30 dead after Israel shells civilian safe-house: witnesses
The United Nations has cited witnesses saying Israeli forces moved about 110 Palestinians into a house, told them to stay inside, and later shelled it repeatedly, killing about 30 people.
The Israeli army said it had no knowledge of such an incident but was investigating.
The UN report said that "according to several testimonies, on January 4, Israeli foot soldiers evacuated approximately 110 Palestinians into a single-residence house in Zeitun (half of whom were children) warning them to stay indoors. Twenty-four hours later, Israeli forces shelled the home repeatedly, killing approximately 30."
The UN Office for the Coordination of Humanitarian Affairs (OCHA) called the events in the Gaza City neighbourhood "one of the gravest incidents since the beginning of operations" by Israeli forces in Gaza on December 27.
"Those who survived and were able walked two kilometres to Salah Ed Din road before being transported to hospital in civilian vehicles. Three children, the youngest of whom was five months old, died upon arrival at the hospital," OCHA said.
Israeli military spokeswoman Avital Leibovich said: "From initial checking, we don't have knowledge of this incident. We started an inquiry but we still don't know about it."
Rescuers from the International Committee of the Red Cross and the Palestinian Red Crescent Society were only able to reach the area on Wednesday after waiting four days for Israel to allow them safe passage.
The Israel B'Tselem human rights group quoted a resident giving details of the alleged incident over the telephone but stressed it was unable to independently verify the account.
Meysa Fawzi al Samuni, 19, said soldiers forced her and dozens of others to move into the warehouse-like home of another resident.
Two men who left the house to pick up a relative were struck by "a missile or a shell," she said.
"My husband went over to them to help, and then a shell or missile was fired onto the roof of the warehouse. Based on the intensity of the strike, I think it was a missile from an F-16," B'Tselem quoted Ms Samuni, the mother of a small baby, as saying.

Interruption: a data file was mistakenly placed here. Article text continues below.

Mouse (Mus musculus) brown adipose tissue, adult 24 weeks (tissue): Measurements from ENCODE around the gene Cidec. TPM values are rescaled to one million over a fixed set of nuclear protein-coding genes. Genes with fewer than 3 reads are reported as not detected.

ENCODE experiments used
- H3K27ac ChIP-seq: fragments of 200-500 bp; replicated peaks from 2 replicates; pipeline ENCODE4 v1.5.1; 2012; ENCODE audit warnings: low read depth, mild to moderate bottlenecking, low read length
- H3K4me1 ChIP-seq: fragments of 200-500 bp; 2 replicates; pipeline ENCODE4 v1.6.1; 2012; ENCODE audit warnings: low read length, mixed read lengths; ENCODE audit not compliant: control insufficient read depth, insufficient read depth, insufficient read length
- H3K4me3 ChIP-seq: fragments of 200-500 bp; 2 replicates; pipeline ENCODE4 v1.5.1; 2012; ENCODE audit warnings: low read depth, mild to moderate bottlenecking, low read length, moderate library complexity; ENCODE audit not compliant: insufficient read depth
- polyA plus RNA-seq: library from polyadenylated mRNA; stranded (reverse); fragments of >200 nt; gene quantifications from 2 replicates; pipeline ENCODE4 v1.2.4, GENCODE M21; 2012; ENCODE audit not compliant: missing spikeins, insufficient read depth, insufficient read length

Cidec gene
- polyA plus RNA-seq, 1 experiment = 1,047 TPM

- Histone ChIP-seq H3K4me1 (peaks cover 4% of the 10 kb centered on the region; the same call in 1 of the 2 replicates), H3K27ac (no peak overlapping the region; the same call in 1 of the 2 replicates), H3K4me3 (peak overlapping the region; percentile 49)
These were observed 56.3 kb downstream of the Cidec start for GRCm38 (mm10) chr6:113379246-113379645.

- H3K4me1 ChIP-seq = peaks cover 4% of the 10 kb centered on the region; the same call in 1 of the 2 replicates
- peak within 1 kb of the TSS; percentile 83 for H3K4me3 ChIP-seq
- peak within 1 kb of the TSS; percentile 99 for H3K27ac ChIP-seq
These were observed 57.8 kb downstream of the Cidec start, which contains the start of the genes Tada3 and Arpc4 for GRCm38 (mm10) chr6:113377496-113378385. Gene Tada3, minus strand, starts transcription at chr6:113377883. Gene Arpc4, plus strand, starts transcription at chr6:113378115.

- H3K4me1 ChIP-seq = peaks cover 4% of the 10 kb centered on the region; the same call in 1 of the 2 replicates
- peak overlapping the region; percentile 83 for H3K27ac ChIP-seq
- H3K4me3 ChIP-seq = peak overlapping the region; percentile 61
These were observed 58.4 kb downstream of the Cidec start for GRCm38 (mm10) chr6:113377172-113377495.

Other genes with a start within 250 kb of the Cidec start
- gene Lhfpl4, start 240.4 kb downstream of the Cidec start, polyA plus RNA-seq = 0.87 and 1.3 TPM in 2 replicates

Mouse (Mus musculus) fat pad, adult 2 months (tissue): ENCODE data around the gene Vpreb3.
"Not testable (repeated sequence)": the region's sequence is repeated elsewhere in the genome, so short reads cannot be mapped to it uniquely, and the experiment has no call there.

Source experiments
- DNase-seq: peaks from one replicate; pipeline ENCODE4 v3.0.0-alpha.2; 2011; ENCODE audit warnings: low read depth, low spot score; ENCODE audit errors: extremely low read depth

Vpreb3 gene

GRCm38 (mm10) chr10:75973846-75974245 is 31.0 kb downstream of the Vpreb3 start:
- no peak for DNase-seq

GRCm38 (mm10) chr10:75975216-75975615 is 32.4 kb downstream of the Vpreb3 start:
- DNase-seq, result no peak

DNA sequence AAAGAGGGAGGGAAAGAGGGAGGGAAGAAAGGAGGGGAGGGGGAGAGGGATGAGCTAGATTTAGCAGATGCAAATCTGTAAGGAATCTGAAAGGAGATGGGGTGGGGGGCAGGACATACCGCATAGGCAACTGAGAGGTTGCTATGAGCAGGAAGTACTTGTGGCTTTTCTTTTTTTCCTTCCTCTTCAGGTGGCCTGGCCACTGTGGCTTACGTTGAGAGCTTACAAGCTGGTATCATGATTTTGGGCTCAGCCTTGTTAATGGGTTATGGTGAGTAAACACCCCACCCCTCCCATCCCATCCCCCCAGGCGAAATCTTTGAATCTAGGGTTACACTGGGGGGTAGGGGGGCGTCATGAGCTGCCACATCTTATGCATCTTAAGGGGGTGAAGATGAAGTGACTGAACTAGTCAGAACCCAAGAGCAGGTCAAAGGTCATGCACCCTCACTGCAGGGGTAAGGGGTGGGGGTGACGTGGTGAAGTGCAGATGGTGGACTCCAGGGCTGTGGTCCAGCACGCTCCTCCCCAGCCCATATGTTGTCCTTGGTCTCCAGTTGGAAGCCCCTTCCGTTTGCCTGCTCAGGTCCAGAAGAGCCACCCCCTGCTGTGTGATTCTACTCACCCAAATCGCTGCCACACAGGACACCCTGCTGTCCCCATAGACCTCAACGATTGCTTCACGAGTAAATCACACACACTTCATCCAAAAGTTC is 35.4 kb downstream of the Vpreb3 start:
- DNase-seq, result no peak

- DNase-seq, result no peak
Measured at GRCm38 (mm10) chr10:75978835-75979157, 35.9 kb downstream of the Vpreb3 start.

"After the smoke and dust cleared a bit, I looked around and saw 20-30 people who were dead, and about 20 who were wounded."
She eventually managed to leave and find an ambulance. "As far as I know, the dead and wounded who were under the ruins are still there," she was quoted as saying.
Aid operations restricted
Israel insists it is doing all it can to avert civilian casualties and protect humanitarian operations but has faced mounting international criticism after dozens of people were killed when troops fired at a school, and at least one person died after an aid convoy was attacked.
The International Committee of the Red Cross is temporarily restricting its Gaza operations to the territory's main city after one person was lightly wounded when one of its vehicles escorting an ambulance convoy was hit, apparently by Israeli forces, an ICRC spokeswoman said.
UNRWA, the main UN agency in Gaza which provides food aid to half the territory's 1.5 million people, said it had suspended its operations after tank shells hit a UN-flagged humanitarian convoy on Thursday, killing at least one person.
On Tuesday, 43 people were killed when an Israeli strike hit an UNRWA school serving as an emergency shelter.
The UN Security Council late on Thursday adopted a resolution calling for an immediate ceasefire leading to a "full withdrawal" of Israeli troops, and condemning "all violence and hostilities directed against civilians and all acts of terrorism."
Palestinian medics said that at least 782 Palestinians have been killed in the two-week offensive which Israel says targets the Hamas rulers of Gaza and aims at halting the daily volleys of rocket fire into Israel.
Maqsood A K Alshams
Asia Pacific Human Rights Institute